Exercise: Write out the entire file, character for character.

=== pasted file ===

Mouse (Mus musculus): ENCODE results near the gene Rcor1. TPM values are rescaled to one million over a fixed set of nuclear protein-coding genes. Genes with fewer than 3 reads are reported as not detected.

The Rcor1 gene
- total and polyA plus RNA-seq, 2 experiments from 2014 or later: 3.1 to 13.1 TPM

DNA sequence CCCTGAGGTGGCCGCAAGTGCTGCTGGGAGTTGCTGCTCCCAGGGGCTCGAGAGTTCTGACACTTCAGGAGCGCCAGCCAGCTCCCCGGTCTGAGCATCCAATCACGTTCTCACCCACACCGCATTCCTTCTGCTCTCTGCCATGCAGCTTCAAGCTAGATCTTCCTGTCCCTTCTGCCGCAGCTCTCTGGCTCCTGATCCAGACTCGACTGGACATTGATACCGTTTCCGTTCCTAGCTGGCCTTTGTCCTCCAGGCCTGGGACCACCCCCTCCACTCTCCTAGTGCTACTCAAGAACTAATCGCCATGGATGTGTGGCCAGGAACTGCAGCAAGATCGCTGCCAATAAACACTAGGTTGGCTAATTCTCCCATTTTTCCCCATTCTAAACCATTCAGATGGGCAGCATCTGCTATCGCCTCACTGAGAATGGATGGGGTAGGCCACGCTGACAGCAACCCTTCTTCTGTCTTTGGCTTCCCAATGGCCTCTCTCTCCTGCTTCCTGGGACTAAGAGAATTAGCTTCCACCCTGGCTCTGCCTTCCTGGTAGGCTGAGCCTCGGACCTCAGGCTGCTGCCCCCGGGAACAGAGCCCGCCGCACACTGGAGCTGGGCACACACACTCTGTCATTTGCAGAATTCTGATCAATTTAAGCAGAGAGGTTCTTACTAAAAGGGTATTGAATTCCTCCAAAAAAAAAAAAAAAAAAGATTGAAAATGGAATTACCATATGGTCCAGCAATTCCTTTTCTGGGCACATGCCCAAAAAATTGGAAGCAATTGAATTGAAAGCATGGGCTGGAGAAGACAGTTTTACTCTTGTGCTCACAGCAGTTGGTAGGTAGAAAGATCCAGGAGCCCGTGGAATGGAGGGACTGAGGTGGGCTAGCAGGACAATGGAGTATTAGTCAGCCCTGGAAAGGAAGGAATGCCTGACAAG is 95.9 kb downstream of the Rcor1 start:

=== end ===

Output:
Mouse (Mus musculus): ENCODE results near the gene Rcor1. TPM values are rescaled to one million over a fixed set of nuclear protein-coding genes. Genes with fewer than 3 reads are reported as not detected.

The Rcor1 gene
- total and polyA plus RNA-seq, 2 experiments from 2014 or later: 3.1 to 13.1 TPM

DNA sequence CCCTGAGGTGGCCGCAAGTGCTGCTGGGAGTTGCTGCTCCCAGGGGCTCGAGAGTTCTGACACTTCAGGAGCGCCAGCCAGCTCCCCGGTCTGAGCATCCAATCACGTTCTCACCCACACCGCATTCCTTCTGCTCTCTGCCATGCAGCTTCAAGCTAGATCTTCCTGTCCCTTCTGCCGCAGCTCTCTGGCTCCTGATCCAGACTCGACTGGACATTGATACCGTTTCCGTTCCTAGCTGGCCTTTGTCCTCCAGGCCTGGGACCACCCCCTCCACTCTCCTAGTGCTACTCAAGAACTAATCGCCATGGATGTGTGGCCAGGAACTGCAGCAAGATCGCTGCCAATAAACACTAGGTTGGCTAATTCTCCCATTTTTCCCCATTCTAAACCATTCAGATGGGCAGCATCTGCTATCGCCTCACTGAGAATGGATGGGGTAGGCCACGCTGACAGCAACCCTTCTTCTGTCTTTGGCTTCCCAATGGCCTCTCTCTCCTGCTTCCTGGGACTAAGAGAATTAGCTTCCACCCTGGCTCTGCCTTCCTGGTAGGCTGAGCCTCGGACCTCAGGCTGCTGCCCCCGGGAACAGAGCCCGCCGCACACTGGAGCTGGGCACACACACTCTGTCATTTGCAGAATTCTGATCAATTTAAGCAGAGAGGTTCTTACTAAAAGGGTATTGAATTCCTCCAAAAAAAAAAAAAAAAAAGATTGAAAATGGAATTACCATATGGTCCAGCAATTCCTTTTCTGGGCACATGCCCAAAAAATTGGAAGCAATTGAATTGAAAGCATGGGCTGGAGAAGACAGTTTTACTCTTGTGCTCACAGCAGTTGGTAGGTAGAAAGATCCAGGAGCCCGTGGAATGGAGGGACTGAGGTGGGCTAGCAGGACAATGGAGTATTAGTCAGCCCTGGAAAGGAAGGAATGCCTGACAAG is 95.9 kb downstream of the Rcor1 start: